Davis held a cabinet meeting on the 16th to discuss the situation. Secretary of War James A. Seddon believed that Johnston could boost the army’s sagging morale, while Secretary of State Judah P. Benjamin argued that Johnston’s tendency to stay on the defensive would ruin an army that needed to go on offense now more than ever. As the discussion progressed, most cabinet members gradually shifted to favoring Johnston, and Davis reluctantly agreed.
Davis telegraphed Johnston at Brandon: “You will turn over the immediate command of the Army of Mississippi to Lieutenant General Polk and proceed to Dalton and assume command of the Army of Tennessee… A letter of instructions will be sent to you at Dalton.”
Johnston would inherit a once-proud army that had become a demoralized throng. Desertions were so common that Bragg, prior to relinquishing command, had directed troops to patrol their own comrades rather than guard against the enemy. The command structure was in shambles, with one corps without a commander due to Hardee’s promotion and another tentatively led by Major General Thomas C. Hindman (after Major General John C. Breckinridge left due to charges of drunkenness on duty). Having once boasted 66,000 men, the army now had just 43,094 effectives.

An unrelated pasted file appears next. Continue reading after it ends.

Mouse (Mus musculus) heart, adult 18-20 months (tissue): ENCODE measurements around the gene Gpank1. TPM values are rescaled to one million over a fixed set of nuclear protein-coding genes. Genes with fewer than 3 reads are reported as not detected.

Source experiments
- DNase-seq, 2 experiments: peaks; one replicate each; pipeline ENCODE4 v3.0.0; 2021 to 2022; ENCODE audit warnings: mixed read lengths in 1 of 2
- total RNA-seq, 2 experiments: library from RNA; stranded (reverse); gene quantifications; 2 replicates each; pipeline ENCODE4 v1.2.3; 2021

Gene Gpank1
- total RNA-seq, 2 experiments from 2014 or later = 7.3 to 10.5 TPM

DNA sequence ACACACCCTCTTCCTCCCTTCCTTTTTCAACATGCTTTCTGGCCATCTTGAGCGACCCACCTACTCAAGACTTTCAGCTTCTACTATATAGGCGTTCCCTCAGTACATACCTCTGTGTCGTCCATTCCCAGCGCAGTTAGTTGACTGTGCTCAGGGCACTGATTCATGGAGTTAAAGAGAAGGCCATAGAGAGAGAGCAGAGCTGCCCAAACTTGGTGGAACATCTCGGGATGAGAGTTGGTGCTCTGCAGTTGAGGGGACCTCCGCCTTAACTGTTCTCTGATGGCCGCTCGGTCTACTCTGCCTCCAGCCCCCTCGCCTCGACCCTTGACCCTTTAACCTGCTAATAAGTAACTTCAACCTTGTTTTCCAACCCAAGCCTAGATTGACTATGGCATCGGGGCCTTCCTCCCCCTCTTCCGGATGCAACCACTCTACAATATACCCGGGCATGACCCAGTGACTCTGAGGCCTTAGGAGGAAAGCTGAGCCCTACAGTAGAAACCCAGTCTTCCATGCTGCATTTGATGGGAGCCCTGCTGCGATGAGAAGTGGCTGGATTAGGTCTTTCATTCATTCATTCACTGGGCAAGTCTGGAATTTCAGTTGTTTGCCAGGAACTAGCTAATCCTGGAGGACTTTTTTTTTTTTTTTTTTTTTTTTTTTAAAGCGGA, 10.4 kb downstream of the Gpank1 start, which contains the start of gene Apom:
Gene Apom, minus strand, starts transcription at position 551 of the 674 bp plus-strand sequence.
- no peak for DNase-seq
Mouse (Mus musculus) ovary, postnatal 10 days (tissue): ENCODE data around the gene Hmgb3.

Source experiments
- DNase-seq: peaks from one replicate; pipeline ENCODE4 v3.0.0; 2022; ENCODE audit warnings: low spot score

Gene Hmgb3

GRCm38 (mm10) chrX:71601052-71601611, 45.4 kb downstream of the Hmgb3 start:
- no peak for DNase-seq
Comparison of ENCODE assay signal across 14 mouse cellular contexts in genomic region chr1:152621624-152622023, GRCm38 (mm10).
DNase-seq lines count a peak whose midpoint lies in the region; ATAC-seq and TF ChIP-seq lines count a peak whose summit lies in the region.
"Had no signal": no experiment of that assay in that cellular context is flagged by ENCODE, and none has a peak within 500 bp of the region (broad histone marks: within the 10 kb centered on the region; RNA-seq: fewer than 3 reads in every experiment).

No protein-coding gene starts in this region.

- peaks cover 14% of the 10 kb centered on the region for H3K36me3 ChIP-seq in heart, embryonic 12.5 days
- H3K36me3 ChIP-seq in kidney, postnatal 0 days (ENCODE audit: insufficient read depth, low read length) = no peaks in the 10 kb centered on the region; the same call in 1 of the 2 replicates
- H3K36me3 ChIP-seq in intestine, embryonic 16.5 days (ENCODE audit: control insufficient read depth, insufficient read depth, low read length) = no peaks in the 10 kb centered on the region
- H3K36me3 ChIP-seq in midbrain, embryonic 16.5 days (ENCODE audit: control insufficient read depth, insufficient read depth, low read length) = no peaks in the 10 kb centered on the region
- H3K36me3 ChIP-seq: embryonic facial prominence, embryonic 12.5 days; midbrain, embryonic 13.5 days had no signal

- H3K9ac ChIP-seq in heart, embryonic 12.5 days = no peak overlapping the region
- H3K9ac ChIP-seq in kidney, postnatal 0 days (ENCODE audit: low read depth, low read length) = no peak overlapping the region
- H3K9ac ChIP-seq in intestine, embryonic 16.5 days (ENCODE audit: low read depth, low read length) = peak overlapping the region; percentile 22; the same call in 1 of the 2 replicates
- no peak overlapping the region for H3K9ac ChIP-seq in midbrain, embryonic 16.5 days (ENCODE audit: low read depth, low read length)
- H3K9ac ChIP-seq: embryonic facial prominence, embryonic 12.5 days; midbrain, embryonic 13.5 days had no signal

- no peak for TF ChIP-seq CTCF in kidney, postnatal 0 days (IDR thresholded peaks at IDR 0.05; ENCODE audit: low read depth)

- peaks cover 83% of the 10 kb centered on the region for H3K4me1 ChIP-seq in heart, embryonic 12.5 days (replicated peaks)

The day after Davis appointed Johnston, Hardee reported that the army was in such poor condition that it was “necessary to avoid a general action.” If the Federals, currently at Chattanooga, moved to confront him, Hardee stated that “a retrograde movement becomes inevitable.” Hardee continued:
“The question of supplies, both for men and animals, presents a source of infinite trouble. This will be still more complicated by a retrograde movement from this point. Our deficiency of supplies would become aggravated to an alarming extent. I am inclined to think that forces are disposed from Mississippi to North Carolina, along different localities, which, if concentrated, would swell the ranks of this command very largely.”
Seddon tried to downplay Hardee’s report in his instructions to Johnston, writing:
“It is apprehended the army may have been by recent events somewhat disheartened and deprived of ordnance and material. Your presence, it is hoped, will do much to inspire hope and re-establish confidence, and through such influence, as well as by the active exertions you are recommended to make, men who have straggled may be recalled to their standards, and others, roused by the danger to which further successes of the enemy must expose the more southern States, may be encouraged to recruit the ranks of your army.”